Monday, August 29, 2011

LA GLORIETA DE INSURGENTES: From metro stop to open-air museum?

When I first visited Mexico City in 1989 I found myself in a taxi driving in a circle, overlooking what appeared to be a set for a movie about the apocalypse, or an enormous, circular pin ball machine. I clutched my seat and watched wide-eyed as cars sped into the swirling traffic from multiple entry ramps, lights flashing, horns honking, all of it dwarfed by a towering image of a Coca-Cola bottle and massive billboards. It was frightening and fabulous, a one-ring urban circus.

(Note the Porfirato buildings at the far right, a hint of the past.)

I later found out that it was called the Glorieta de Insurgentes, a huge roundabout built in the 1960's at the edge of the Zona Rosa, right in the heart of Mexico City. In the pit below the traffic circle is the entrance to the Metro Insurgentes and one of the city's busiest bus stops. It's estimated that a million people a day pass through the Glorieta.

The glory days of the Glorieta--if there were any--have passed. It's a big architectural wart now, surrounded by porn video stalls, a school that offers free haircuts, a shop selling sexy disco outfits, a clinic where you can see a doctor for 25 pesos. There are some interesting Mayan style relief tiles at the metro entrance, but that's about the only attractive thing there is. In spite of it all, the place has a compelling energy I've always loved, especially as the sun sets and street lights add their disorienting effect.

This plaza has lots of potential, but it falls short of being a truly great, glitzy urban space like New York's Times Square, London's Picadilly Circus, or Tokyo's Ginza. There's not enough beauty to make it really good, and not enough ugly to make it really 'bad' (in the Michael Jackson sense).

The city keeps trying to eliminate billboards, but I think the place needs more of them, not less, along with some flashing neon and strobe lights, maybe a fountain or two, or a ferris wheel like the one in downtown Osaka.

We now have bike paths, pedestrianized streets, a projected 'high-line' elevated park. Thomas Glassford, an American artist who lives here, recently completed a project in Tlatelolco, covering an entire building in a mesh of neon lights. Mexico City is putting a lot of energy into giving itself a modern, user-friendly, makeover. It's a great time to be living here.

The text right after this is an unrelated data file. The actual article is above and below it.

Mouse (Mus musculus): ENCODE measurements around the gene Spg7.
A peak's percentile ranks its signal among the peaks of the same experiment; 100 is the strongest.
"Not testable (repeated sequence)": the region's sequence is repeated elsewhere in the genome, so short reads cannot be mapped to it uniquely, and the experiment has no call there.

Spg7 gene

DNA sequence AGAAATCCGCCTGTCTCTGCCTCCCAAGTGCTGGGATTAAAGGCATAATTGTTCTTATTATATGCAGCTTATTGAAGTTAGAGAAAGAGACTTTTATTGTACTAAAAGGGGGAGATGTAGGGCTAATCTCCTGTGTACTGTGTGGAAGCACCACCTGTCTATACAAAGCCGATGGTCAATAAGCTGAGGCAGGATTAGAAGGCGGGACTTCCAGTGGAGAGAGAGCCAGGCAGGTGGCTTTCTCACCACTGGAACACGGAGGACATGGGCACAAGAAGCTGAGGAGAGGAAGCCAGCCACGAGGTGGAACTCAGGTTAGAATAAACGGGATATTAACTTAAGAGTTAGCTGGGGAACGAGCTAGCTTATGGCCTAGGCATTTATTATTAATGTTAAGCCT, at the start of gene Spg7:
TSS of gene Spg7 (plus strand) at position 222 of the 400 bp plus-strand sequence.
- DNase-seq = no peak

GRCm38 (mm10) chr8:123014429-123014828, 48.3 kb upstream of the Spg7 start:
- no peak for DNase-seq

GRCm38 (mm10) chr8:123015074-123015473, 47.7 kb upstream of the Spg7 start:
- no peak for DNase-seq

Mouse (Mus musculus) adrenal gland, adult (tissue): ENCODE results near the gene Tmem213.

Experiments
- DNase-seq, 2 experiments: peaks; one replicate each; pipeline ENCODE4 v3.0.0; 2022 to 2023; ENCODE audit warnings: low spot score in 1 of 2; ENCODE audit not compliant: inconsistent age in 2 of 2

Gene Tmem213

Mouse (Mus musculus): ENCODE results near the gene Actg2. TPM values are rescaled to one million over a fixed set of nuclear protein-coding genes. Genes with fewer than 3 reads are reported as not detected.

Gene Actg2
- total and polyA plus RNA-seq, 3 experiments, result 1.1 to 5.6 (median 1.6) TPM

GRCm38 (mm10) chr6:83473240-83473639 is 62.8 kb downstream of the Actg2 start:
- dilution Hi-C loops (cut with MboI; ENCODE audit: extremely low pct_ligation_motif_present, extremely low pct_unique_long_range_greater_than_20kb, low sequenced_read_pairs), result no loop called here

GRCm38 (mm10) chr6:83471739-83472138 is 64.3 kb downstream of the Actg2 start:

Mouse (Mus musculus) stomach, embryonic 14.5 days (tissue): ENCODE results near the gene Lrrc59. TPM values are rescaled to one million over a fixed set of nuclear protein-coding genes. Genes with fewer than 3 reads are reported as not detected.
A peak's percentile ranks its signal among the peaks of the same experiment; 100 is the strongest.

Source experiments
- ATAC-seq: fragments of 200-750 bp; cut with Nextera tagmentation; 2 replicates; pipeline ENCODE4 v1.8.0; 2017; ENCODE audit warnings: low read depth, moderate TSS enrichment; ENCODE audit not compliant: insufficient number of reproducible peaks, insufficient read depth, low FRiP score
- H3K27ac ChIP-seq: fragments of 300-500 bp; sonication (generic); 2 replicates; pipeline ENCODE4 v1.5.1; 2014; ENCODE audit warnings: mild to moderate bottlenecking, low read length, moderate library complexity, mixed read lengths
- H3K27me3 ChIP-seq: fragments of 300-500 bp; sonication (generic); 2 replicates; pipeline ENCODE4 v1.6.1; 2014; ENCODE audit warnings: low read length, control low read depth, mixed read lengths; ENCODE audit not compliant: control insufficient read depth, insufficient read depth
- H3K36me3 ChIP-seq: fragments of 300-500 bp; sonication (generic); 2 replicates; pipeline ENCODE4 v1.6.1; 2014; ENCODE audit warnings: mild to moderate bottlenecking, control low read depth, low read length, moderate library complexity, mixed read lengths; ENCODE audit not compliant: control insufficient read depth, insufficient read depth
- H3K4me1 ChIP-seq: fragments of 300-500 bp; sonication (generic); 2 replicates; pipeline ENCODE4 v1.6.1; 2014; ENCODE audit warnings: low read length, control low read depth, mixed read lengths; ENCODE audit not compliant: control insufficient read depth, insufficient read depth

A new proposal is afloat to transform the Glorieta de Insurgentes. The idea is to turn it into a massive art gallery, an open-air museum, by having young artists integrate paintings, sculpture and photography into the commercial mayhem. The photo below is a digital creation of one possibility. The article
I found (see link) seems fairly vague about how all this will happen, but it's a good start. Are you listening Carlos Slim?

Article in Spanish about the Glorieta


Anonymous said...

I agree. When flying into DF at night recently, I noticed a rather large building lit entirely in pink neon. From the air it was fabulous. Does anyone know what it is? Maybe something like this for the glorieta?

Anonymous said...

I guess you are referring to the UNAM building (former Secretaría de Relaciones), near Tlatelolco?

Carolina said...

Could it be the Plaza de Tres Culturas neon art installation, which I may have read about here?

Anonymous said...

Funny I have been asking the same question when I saw it in January...

The Author said...

The last few comments refer to Thomas Glassford's 'Xipe Totec'--I've just added a bit to this post. See this link:

Adan M. Medrano said...

Makes me nostalgic. Hope is that the energy you talk about will attract artists and Mexico developers.

Don Cuevas said...

When emerging from the Metro at Glorieta Insurgentes, I still feel somewhat like a pinball, whirling about, looking for the Calle Jalapa exit. I am getting better at that.

Don Cuevas

Anonymous said...

Thomas Glassford on the outside...and a fantastic art collection on the inside: Museo Colleccion Blaisten. Really outstanding Mexican Art collection that should not be missed. Really!

two-way said...

I have always loved the public art and galleries in DF. Wish I was there now! I like the idea of using the space of the glorieta for public art. Mexico City is one of the most interesting and beautiful cities I have ever lived in. To me the Glorieta Insurgentes is really a sort of DF style Ginza or Times Square. I've never been to Ginza but really Times Square just seemed like the same stuff, but with more cashola. I'd rather check out free haircuts and disco suits than another McDonalds or Sony Store any day.

Anonymous said...

The digital rendition of what it might be is entirely lacking in people, which is what makes Glorieta Insurgentes interesting in the first place.

In my opinion, they need to move the vendors out of the walk ways and into the middle of the Glorieta. That would be an improvement.

Kim G
Boston, MA
Where we think it's fun to hang out there and people-watch.

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